The incidence of late-stage breast cancer has decreased by 37 percent since mammography was introduced more than 30 years ago, according to new research out of the University of Michigan Comprehensive Cancer Center.
For the study, published in the journal Cancer, researchers looked at early- and late-stage breast cancer diagnoses from 1977 to 1979 and compared it to diagnoses between 2007 and 2009. Based on trends observed before 1977 and trends that have continued since, the researchers took into account an estimated 1.3 percent increase in incidences of breast cancer each year.
Looking at the 1970s data, the researchers then projected the incidence of early-stage and late-stage breast cancer in 2007 and 2009 and compared it to the actual rates. They found that late-stage breast cancer incidence decreased by 37 percent per the projected rate, while early-stage breast cancer incidence increased by a 48 percent rate.
"When you factor in this temporal trend, our analysis shows that there has been a shift from late-stage to early-stage breast cancer over the last 30 years," senior study author Mark Helvie, director of breast imaging at the U-M Comprehensive Cancer Center, said in an announcement. "Not only are we detecting more early-stage cancer, but we are decreasing the number of late-stage cases that tend to be more challenging to treat and more deadly."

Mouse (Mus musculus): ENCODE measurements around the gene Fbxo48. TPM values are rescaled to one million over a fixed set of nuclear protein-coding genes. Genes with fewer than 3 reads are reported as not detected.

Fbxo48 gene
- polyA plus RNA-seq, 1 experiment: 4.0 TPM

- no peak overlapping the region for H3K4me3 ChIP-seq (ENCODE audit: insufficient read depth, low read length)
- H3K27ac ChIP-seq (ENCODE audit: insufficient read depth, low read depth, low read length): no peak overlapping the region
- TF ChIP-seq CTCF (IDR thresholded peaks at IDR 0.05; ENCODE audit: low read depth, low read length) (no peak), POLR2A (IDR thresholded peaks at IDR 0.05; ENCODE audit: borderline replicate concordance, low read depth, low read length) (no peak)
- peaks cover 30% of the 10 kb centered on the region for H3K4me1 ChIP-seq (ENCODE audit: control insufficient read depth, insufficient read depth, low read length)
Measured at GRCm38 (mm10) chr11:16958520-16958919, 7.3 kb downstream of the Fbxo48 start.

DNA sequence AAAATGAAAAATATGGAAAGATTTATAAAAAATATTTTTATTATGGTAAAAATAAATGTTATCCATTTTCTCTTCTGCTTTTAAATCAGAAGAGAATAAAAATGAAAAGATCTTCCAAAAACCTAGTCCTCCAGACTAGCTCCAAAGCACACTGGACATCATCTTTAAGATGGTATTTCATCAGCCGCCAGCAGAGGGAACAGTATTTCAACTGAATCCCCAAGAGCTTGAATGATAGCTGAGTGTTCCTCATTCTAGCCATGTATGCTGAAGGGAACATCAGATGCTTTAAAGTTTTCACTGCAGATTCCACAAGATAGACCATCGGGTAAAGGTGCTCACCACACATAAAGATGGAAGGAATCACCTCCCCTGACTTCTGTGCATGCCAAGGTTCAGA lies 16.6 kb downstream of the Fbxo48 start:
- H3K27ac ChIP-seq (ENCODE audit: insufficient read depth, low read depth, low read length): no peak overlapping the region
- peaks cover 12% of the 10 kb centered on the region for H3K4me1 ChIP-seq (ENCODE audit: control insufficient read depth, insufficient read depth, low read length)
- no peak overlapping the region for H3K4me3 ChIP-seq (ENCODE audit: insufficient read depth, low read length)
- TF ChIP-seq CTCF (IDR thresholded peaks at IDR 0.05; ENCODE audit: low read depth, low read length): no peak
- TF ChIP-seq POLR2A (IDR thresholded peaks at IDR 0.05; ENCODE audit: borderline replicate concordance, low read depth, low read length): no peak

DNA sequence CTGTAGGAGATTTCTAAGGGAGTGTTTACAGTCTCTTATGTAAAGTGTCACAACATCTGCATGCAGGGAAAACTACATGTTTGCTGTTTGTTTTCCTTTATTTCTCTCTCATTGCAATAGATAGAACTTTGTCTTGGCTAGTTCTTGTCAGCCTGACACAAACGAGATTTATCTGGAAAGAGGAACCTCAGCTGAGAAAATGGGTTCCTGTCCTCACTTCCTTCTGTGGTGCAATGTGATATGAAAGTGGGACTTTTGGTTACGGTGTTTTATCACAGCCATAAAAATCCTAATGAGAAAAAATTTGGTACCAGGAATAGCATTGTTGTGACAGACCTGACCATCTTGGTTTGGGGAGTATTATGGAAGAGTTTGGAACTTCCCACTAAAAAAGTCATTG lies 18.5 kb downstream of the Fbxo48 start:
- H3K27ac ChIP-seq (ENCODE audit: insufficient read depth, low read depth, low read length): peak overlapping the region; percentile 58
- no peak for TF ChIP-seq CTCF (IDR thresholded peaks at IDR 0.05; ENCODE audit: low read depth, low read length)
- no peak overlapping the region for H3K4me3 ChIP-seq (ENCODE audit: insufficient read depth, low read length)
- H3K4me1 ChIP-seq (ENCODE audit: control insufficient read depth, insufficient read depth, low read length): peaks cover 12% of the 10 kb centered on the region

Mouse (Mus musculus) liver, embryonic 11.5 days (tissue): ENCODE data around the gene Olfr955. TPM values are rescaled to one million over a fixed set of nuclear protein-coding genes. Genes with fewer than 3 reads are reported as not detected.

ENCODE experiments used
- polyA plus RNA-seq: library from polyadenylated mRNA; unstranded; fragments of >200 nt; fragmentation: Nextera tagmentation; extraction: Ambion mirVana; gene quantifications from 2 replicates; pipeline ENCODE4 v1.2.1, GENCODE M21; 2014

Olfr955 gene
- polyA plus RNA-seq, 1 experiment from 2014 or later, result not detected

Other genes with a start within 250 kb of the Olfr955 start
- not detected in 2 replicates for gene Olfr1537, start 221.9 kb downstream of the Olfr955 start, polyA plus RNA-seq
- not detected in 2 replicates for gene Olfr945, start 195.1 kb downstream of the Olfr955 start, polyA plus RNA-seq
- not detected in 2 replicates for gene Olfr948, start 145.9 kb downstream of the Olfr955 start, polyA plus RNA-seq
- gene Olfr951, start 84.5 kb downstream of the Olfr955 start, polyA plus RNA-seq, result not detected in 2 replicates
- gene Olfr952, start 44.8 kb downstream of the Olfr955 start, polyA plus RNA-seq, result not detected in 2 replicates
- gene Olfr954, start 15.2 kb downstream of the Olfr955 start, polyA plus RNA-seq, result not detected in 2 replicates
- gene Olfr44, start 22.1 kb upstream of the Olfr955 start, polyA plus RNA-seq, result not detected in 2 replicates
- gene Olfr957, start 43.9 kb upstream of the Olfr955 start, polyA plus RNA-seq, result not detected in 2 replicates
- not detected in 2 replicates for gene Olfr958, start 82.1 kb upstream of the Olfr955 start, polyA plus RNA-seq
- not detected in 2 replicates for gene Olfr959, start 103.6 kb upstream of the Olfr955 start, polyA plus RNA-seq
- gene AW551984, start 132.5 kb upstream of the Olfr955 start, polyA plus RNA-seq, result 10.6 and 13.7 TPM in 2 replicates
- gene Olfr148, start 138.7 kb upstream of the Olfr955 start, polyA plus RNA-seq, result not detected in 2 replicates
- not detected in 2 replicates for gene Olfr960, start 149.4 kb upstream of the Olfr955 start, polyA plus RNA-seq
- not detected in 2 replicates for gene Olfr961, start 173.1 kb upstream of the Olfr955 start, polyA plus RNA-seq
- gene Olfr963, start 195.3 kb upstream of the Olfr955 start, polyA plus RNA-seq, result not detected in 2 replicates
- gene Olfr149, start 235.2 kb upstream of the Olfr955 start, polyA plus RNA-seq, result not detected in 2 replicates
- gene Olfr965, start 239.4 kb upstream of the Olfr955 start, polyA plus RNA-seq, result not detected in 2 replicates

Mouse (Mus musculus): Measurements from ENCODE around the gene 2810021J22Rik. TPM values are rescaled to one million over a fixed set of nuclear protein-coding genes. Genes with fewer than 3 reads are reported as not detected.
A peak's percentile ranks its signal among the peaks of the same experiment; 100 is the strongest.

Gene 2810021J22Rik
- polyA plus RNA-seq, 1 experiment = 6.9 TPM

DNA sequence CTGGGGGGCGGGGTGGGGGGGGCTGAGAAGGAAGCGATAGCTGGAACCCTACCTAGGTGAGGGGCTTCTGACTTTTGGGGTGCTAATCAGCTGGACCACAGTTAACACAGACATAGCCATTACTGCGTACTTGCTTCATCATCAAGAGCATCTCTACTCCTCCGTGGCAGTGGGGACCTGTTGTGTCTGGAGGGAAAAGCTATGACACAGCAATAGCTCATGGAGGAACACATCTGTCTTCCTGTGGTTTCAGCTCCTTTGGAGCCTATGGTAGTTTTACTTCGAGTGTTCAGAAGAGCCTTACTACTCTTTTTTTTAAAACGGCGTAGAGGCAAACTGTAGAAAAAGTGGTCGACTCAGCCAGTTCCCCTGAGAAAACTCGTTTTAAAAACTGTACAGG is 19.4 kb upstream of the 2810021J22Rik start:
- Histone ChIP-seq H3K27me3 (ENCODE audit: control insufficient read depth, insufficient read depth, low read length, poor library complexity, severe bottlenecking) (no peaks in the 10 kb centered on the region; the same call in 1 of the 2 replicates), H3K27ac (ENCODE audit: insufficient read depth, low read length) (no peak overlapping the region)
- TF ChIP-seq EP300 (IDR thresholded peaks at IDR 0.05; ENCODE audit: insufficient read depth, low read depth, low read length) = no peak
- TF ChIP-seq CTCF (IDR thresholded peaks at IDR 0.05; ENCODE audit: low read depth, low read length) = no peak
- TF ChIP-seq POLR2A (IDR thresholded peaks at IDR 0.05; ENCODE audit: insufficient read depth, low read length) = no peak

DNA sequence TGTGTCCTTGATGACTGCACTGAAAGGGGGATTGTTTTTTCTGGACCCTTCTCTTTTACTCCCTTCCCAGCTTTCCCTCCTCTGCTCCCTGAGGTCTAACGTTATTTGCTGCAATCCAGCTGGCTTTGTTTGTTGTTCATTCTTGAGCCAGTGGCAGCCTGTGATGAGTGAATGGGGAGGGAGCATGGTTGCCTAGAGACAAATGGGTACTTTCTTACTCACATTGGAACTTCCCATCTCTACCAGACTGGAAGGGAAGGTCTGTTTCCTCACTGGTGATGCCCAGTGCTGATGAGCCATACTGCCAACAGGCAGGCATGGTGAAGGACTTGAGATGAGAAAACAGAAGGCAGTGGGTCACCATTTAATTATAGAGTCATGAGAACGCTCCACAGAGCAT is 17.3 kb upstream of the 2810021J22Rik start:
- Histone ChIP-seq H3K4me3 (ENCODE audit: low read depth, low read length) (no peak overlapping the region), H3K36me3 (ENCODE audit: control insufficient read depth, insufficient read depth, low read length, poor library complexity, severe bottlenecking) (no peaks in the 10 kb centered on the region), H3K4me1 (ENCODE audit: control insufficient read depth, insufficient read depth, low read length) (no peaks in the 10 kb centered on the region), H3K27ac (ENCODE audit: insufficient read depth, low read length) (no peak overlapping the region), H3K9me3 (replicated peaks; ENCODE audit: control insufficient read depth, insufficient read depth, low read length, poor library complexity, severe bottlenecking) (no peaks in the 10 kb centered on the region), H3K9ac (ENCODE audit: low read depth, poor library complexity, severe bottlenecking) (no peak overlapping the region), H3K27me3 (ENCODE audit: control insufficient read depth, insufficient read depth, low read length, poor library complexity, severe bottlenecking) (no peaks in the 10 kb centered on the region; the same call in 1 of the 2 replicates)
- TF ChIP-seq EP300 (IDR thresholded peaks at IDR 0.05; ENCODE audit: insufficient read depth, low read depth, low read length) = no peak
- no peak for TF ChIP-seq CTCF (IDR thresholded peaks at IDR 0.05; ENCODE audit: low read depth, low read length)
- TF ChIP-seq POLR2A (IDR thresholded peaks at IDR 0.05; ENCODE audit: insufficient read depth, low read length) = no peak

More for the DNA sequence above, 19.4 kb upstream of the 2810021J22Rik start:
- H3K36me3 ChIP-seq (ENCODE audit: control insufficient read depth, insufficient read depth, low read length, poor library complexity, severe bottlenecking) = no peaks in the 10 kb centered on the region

Helvie added that while there has been an increase breast cancer incidences, overall, the drop in late-stage diagnoses is promising.
"The findings confirm what breast cancer experts have long known--that widespread mammography screening has positively impacted the lives of women nationwide," Barbara Monsees, M.D., chairwoman of the American College of Radiology Breast Imaging Commission, said in an statement expressing support for the research.
A review of literature published in April on the benefits and risks of mammography found that while screening mammograms may reduce breast cancer mortality, the benefits of mammography are less--and the potential harms greater--than had once been expected.
What's more, researchers writing in the British Medical Journal in February reported that the results from a quarter-century long study involving 90,000 women cast doubt on the value of the screening test for women of any age. Led by Anthony Miller of the University of Toronto, the researchers said that death rates from breast cancer were similar in women who underwent mammograms and those who didn't.